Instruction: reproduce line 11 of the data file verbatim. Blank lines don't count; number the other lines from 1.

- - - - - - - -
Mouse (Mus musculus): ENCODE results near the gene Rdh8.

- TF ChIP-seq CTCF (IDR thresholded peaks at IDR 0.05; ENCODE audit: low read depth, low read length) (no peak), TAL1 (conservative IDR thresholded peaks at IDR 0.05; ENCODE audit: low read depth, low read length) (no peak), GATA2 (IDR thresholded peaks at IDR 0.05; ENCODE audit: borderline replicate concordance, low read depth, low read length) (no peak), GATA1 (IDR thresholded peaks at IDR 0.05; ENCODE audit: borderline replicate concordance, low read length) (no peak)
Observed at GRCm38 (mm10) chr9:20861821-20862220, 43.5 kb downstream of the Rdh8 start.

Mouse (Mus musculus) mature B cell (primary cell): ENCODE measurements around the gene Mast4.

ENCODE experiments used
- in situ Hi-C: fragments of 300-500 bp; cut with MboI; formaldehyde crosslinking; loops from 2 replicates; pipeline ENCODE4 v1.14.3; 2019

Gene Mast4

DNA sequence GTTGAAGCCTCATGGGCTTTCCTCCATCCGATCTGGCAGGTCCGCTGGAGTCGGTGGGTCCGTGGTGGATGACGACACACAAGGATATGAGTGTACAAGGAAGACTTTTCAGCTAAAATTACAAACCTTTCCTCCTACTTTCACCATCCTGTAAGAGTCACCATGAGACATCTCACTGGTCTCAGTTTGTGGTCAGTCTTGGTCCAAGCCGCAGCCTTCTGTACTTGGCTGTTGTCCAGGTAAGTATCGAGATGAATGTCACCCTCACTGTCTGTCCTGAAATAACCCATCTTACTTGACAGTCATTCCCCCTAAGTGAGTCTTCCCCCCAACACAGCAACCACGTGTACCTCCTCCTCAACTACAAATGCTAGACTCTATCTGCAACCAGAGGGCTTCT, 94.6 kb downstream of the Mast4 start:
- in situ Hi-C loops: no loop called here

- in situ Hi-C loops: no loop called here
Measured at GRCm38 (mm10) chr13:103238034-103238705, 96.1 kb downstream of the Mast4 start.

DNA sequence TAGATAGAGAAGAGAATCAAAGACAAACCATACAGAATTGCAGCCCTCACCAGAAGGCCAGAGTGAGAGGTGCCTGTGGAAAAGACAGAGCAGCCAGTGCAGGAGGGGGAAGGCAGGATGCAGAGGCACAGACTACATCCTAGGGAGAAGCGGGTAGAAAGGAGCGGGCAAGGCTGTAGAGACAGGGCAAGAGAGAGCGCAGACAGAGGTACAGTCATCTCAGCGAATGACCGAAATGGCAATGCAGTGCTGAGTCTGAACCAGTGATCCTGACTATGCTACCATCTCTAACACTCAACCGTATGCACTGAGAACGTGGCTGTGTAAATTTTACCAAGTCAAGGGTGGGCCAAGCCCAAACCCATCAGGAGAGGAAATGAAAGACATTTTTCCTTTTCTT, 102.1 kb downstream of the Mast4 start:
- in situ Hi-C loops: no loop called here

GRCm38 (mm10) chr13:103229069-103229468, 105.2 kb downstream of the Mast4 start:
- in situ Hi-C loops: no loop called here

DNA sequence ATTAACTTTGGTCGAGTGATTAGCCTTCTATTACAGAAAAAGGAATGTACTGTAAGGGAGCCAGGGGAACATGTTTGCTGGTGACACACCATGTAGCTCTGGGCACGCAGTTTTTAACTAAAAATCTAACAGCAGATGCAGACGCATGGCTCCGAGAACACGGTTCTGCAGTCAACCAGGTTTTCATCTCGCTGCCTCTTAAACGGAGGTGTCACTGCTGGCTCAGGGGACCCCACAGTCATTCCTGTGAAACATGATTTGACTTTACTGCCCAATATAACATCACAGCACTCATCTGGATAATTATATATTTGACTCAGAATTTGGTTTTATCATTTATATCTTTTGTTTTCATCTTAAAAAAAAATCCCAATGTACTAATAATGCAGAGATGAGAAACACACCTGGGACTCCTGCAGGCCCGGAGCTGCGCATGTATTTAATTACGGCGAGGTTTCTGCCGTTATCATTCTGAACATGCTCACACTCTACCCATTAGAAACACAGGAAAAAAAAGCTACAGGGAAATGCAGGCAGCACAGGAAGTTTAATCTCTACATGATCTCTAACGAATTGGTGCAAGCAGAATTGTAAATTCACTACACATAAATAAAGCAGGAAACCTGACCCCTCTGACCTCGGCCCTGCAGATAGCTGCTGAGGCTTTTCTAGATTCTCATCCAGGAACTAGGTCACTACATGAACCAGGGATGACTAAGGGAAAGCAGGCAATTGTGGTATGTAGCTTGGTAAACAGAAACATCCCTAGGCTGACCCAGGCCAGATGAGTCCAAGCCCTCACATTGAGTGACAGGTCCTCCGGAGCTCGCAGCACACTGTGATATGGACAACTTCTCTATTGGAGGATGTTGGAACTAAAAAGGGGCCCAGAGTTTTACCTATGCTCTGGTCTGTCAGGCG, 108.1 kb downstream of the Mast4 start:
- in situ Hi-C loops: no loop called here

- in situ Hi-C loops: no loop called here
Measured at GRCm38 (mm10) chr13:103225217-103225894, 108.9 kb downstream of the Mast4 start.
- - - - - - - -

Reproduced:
Measured at GRCm38 (mm10) chr13:103238034-103238705, 96.1 kb downstream of the Mast4 start.